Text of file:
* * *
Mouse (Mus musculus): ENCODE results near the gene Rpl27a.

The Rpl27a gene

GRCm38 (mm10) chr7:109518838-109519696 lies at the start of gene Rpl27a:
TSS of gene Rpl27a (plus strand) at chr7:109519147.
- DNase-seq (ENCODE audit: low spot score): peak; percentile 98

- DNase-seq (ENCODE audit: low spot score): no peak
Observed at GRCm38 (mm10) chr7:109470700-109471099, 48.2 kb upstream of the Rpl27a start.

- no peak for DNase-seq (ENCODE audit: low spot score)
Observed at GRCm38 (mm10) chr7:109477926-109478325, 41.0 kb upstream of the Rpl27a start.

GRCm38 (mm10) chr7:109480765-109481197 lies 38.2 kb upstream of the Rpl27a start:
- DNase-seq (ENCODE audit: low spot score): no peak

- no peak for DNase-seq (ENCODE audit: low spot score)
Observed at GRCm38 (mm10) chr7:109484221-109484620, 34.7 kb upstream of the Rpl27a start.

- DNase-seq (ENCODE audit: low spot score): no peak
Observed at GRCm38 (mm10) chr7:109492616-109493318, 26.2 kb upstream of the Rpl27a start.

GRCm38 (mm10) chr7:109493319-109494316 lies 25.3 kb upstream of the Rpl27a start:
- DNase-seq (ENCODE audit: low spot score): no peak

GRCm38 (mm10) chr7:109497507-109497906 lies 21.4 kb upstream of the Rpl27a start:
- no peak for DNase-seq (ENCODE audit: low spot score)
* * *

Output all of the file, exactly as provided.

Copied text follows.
Mouse (Mus musculus): ENCODE results near the gene Rpl27a.

The Rpl27a gene

GRCm38 (mm10) chr7:109518838-109519696 lies at the start of gene Rpl27a:
TSS of gene Rpl27a (plus strand) at chr7:109519147.
- DNase-seq (ENCODE audit: low spot score): peak; percentile 98

- DNase-seq (ENCODE audit: low spot score): no peak
Observed at GRCm38 (mm10) chr7:109470700-109471099, 48.2 kb upstream of the Rpl27a start.

- no peak for DNase-seq (ENCODE audit: low spot score)
Observed at GRCm38 (mm10) chr7:109477926-109478325, 41.0 kb upstream of the Rpl27a start.

GRCm38 (mm10) chr7:109480765-109481197 lies 38.2 kb upstream of the Rpl27a start:
- DNase-seq (ENCODE audit: low spot score): no peak

- no peak for DNase-seq (ENCODE audit: low spot score)
Observed at GRCm38 (mm10) chr7:109484221-109484620, 34.7 kb upstream of the Rpl27a start.

- DNase-seq (ENCODE audit: low spot score): no peak
Observed at GRCm38 (mm10) chr7:109492616-109493318, 26.2 kb upstream of the Rpl27a start.

GRCm38 (mm10) chr7:109493319-109494316 lies 25.3 kb upstream of the Rpl27a start:
- DNase-seq (ENCODE audit: low spot score): no peak

GRCm38 (mm10) chr7:109497507-109497906 lies 21.4 kb upstream of the Rpl27a start:
- no peak for DNase-seq (ENCODE audit: low spot score)